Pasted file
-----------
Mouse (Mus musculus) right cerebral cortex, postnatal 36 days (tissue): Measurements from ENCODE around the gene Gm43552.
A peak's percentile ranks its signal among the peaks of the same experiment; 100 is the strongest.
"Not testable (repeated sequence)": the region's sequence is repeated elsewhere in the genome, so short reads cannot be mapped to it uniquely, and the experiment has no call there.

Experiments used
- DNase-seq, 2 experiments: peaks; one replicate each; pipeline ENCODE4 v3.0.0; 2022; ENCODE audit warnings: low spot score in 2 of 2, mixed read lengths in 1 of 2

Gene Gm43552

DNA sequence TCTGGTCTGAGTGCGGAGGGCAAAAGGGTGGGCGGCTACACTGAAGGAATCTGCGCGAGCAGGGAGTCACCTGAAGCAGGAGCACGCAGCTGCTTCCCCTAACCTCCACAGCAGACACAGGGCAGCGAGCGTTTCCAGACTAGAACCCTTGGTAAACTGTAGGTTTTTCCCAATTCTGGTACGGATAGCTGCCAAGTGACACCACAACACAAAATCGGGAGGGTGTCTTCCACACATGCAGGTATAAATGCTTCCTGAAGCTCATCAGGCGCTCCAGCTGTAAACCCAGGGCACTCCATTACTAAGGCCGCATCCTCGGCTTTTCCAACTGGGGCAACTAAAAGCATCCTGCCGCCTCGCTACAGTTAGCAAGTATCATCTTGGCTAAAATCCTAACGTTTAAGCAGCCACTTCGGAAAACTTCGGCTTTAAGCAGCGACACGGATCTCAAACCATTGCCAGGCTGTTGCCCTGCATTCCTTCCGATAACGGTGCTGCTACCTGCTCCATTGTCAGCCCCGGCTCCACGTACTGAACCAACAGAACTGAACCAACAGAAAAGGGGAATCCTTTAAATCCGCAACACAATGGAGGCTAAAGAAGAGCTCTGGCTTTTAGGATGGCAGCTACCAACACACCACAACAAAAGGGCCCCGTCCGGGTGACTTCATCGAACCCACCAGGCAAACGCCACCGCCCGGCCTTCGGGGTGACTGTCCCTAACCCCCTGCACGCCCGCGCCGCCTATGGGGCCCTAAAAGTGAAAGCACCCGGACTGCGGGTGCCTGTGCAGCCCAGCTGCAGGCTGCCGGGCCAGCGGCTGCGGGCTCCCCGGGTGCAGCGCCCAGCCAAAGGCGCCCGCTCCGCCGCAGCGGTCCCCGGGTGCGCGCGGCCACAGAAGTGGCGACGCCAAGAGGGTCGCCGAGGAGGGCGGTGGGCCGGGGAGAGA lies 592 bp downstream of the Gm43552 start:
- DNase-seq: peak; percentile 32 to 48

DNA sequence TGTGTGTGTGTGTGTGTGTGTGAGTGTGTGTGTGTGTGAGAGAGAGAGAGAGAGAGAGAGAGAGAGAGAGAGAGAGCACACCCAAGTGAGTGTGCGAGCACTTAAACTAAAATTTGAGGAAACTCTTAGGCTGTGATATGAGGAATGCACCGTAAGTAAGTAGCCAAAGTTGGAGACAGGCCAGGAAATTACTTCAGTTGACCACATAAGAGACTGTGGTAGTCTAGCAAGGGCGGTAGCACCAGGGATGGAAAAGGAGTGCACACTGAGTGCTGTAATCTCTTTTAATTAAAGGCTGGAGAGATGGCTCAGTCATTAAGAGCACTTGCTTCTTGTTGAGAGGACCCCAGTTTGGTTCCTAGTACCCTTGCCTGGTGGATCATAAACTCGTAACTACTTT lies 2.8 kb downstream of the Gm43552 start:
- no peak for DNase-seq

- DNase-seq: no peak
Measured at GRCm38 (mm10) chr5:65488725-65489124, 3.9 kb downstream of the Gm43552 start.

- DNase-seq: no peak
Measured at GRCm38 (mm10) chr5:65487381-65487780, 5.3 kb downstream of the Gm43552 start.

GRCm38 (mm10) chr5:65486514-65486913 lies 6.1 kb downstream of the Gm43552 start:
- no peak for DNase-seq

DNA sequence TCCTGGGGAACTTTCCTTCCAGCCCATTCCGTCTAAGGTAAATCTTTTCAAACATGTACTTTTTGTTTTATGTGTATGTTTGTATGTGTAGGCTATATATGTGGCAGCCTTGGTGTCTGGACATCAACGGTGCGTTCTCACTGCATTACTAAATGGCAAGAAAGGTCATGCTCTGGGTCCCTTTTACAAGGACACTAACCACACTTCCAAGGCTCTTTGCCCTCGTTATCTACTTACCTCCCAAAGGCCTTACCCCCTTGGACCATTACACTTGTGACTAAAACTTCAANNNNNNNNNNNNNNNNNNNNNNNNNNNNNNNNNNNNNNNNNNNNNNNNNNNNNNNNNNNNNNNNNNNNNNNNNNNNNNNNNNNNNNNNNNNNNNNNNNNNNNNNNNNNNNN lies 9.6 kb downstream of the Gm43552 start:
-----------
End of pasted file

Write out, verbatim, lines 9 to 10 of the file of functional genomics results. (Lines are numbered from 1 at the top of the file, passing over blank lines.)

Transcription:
DNA sequence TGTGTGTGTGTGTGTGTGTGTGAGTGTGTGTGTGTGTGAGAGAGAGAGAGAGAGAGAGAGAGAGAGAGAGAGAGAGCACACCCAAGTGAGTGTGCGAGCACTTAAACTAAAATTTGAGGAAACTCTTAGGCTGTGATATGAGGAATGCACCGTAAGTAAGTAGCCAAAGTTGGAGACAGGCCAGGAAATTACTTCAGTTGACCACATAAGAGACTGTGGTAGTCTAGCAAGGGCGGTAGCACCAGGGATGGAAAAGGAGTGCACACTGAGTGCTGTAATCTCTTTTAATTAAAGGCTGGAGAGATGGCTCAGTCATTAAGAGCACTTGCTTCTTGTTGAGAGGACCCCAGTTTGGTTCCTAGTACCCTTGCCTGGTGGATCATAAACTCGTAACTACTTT lies 2.8 kb downstream of the Gm43552 start:
- no peak for DNase-seq